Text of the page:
For the week of August 21, 2020 our Photo of the Week winner wasn’t exactly a photo.
Awarded the prize for ingenuity, Damien Lemay sent in images of spectra of Comet C/2020 F3 (NEOWISE), which he was “barely able to get” on the morning of July 14, 2020.
Lemay said at the top of the graph, one sees the coloured spectrum, shown by the software Basic Amateur Spectroscopy Software (BASS) after wavelength calibration. In the middle, the black and white spectrum as is appears coming out of the camera attached to the Shelyak Lhires III spectroscope. At the bottom, a graph of the spectrum shows the intensity relative to the wavelength.
“One prominent feature of this comet is the sodium doublet, carbon bands (C2) dominate the remaining of the spectrum,” Lemay said. “This was obtained under difficult conditions, the comet was so low that about only half of the telescope could see the comet. The remaining was blocked by the wall of my observatory.
I was hoping to give it a try under better conditions, but NEOWISE’s trajectory was such that it remained out of reach for my spectroscopy set up,” he wrote.
Of the image, one judge noted “this is unique; we don’t see many (if any) spectra.”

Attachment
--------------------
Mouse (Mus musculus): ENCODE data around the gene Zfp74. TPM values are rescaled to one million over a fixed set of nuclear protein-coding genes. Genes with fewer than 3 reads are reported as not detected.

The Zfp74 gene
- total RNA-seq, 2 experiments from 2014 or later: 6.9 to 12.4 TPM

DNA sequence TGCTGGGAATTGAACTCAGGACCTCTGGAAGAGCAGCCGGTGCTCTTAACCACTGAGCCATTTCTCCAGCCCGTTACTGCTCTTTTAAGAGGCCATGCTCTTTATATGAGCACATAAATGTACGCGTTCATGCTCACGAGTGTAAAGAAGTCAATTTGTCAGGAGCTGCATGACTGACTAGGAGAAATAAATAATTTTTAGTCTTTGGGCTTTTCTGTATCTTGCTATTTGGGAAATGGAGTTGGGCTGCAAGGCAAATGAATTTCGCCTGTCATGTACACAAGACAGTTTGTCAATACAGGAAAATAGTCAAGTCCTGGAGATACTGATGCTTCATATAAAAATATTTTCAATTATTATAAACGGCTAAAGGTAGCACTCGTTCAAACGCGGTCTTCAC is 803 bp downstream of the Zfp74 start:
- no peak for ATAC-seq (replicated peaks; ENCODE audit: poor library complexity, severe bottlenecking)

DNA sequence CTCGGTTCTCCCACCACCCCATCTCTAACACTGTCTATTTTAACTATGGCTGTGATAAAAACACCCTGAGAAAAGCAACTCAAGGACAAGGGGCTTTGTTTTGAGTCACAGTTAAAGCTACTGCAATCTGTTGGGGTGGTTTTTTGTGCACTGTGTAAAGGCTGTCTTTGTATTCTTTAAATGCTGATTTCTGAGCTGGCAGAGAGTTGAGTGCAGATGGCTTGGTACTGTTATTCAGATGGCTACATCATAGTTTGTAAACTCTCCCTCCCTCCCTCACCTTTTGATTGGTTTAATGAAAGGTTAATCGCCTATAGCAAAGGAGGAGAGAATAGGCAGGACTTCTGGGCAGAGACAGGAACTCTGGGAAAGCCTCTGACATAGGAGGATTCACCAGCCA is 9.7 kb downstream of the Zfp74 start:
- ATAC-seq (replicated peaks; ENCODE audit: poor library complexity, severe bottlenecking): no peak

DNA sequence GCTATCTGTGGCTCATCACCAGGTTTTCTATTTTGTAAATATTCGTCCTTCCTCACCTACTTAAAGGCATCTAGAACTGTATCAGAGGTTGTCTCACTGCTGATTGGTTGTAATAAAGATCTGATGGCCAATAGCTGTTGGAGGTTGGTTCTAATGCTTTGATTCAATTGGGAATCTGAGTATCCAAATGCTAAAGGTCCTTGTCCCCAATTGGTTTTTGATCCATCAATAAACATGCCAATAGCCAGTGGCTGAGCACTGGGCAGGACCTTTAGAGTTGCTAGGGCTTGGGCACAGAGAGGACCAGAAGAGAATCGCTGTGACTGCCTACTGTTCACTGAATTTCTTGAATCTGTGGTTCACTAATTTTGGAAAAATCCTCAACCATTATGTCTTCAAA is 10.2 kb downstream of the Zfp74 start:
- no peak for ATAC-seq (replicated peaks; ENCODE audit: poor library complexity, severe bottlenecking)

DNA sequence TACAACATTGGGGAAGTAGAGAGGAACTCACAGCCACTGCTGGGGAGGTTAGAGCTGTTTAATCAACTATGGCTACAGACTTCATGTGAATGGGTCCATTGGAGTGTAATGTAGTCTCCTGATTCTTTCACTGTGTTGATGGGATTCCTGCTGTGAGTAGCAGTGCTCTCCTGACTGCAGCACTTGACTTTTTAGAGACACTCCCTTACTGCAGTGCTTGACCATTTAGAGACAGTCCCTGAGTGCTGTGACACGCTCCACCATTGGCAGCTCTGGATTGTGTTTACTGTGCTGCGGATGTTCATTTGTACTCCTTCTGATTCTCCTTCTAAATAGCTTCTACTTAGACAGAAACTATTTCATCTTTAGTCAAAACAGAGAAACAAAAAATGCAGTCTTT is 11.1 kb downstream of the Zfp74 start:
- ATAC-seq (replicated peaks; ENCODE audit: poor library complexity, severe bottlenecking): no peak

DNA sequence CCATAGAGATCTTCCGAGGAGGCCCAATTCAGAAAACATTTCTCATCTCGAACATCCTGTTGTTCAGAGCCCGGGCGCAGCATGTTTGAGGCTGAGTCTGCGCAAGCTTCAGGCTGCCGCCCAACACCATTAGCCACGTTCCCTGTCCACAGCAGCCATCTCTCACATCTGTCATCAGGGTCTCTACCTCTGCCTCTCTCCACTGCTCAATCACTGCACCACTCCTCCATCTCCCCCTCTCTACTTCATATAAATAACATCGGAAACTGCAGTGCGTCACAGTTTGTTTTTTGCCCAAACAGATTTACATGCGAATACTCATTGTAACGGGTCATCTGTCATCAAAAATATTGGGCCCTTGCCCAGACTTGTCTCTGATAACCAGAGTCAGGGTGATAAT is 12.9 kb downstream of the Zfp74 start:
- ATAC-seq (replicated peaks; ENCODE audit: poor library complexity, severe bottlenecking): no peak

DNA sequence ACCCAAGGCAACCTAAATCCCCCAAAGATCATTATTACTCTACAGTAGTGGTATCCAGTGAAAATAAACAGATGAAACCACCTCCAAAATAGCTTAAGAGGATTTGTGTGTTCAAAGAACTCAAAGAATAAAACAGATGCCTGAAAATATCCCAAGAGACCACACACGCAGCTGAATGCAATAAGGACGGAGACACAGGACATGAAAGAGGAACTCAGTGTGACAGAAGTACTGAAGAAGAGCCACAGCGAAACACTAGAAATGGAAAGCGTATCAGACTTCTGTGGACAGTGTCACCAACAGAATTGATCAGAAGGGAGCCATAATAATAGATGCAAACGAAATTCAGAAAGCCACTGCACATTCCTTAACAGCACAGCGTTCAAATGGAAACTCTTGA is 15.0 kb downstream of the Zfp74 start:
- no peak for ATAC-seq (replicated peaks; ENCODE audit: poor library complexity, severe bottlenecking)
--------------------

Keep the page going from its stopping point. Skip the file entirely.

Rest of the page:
“Spectroscopy shows that whether it’s the small stuff here on earth or the big stuff out there, it’s all really the same stuff,” another judge said.
Our honourable mention this week goes to Dan Posey for his wide shot of the Sagittarius region.
“The pandemic hasn’t always been kind to providing opportunities for ‘normal’ astrophotography outings as our shared facilities are not accessible,” Posey wrote. “I decided to test out some new approaches to collect data on those days where it isn’t possible to go out. The biggest challenge in this case was aligning an iOptron Skyguider pro without Polaris and hoping that I could punch through the harsh glare of the car lots below my balcony.”
This image used 42 minutes (84 x 30 seconds) of data of the Sagittarius region, collected using a Canon Ra at ISO 640 and a Sigma 105 at f/1.4.
“This is technically an HOO image as I used a Hutech NB1 drop-in filter, but the channels have not been combined or reassigned,” Posey wrote. “The image was calibrated with bias/flat frames and stacked/processed in PixInsight.”